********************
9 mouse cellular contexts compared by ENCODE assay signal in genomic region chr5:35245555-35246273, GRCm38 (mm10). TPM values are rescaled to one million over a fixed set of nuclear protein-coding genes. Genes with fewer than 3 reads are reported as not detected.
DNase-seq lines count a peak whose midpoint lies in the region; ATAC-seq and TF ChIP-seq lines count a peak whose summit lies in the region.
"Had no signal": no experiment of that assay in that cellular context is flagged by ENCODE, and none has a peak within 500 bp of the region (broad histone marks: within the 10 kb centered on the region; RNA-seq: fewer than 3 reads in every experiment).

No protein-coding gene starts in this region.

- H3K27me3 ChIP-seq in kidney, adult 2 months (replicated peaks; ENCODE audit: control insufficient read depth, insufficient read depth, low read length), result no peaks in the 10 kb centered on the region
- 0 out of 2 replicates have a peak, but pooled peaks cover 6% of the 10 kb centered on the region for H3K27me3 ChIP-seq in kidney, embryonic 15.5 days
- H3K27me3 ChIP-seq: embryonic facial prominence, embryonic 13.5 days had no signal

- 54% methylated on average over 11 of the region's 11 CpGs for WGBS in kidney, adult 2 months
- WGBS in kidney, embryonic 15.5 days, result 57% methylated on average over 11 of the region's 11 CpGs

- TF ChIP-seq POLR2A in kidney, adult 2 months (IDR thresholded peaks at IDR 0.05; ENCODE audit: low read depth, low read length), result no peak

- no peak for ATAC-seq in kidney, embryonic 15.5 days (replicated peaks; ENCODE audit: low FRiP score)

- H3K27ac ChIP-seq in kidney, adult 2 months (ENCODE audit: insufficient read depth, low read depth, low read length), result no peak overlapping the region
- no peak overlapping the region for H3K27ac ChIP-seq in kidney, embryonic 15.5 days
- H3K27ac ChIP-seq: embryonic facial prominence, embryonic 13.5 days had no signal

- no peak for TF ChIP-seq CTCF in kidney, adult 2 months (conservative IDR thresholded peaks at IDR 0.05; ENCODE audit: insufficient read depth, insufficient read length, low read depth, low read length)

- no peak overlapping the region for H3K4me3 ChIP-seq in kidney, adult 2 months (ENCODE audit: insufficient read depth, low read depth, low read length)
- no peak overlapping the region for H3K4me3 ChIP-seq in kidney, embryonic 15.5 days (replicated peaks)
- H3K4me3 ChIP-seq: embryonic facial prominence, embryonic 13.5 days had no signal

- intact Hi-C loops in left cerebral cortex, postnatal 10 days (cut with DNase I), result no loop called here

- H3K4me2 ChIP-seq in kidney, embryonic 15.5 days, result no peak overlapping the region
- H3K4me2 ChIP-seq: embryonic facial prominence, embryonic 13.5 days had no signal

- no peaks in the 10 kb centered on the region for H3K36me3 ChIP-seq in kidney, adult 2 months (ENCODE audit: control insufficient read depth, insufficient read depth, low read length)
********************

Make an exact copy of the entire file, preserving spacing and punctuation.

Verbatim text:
9 mouse cellular contexts compared by ENCODE assay signal in genomic region chr5:35245555-35246273, GRCm38 (mm10). TPM values are rescaled to one million over a fixed set of nuclear protein-coding genes. Genes with fewer than 3 reads are reported as not detected.
DNase-seq lines count a peak whose midpoint lies in the region; ATAC-seq and TF ChIP-seq lines count a peak whose summit lies in the region.
"Had no signal": no experiment of that assay in that cellular context is flagged by ENCODE, and none has a peak within 500 bp of the region (broad histone marks: within the 10 kb centered on the region; RNA-seq: fewer than 3 reads in every experiment).

No protein-coding gene starts in this region.

- H3K27me3 ChIP-seq in kidney, adult 2 months (replicated peaks; ENCODE audit: control insufficient read depth, insufficient read depth, low read length), result no peaks in the 10 kb centered on the region
- 0 out of 2 replicates have a peak, but pooled peaks cover 6% of the 10 kb centered on the region for H3K27me3 ChIP-seq in kidney, embryonic 15.5 days
- H3K27me3 ChIP-seq: embryonic facial prominence, embryonic 13.5 days had no signal

- 54% methylated on average over 11 of the region's 11 CpGs for WGBS in kidney, adult 2 months
- WGBS in kidney, embryonic 15.5 days, result 57% methylated on average over 11 of the region's 11 CpGs

- TF ChIP-seq POLR2A in kidney, adult 2 months (IDR thresholded peaks at IDR 0.05; ENCODE audit: low read depth, low read length), result no peak

- no peak for ATAC-seq in kidney, embryonic 15.5 days (replicated peaks; ENCODE audit: low FRiP score)

- H3K27ac ChIP-seq in kidney, adult 2 months (ENCODE audit: insufficient read depth, low read depth, low read length), result no peak overlapping the region
- no peak overlapping the region for H3K27ac ChIP-seq in kidney, embryonic 15.5 days
- H3K27ac ChIP-seq: embryonic facial prominence, embryonic 13.5 days had no signal

- no peak for TF ChIP-seq CTCF in kidney, adult 2 months (conservative IDR thresholded peaks at IDR 0.05; ENCODE audit: insufficient read depth, insufficient read length, low read depth, low read length)

- no peak overlapping the region for H3K4me3 ChIP-seq in kidney, adult 2 months (ENCODE audit: insufficient read depth, low read depth, low read length)
- no peak overlapping the region for H3K4me3 ChIP-seq in kidney, embryonic 15.5 days (replicated peaks)
- H3K4me3 ChIP-seq: embryonic facial prominence, embryonic 13.5 days had no signal

- intact Hi-C loops in left cerebral cortex, postnatal 10 days (cut with DNase I), result no loop called here

- H3K4me2 ChIP-seq in kidney, embryonic 15.5 days, result no peak overlapping the region
- H3K4me2 ChIP-seq: embryonic facial prominence, embryonic 13.5 days had no signal

- no peaks in the 10 kb centered on the region for H3K36me3 ChIP-seq in kidney, adult 2 months (ENCODE audit: control insufficient read depth, insufficient read depth, low read length)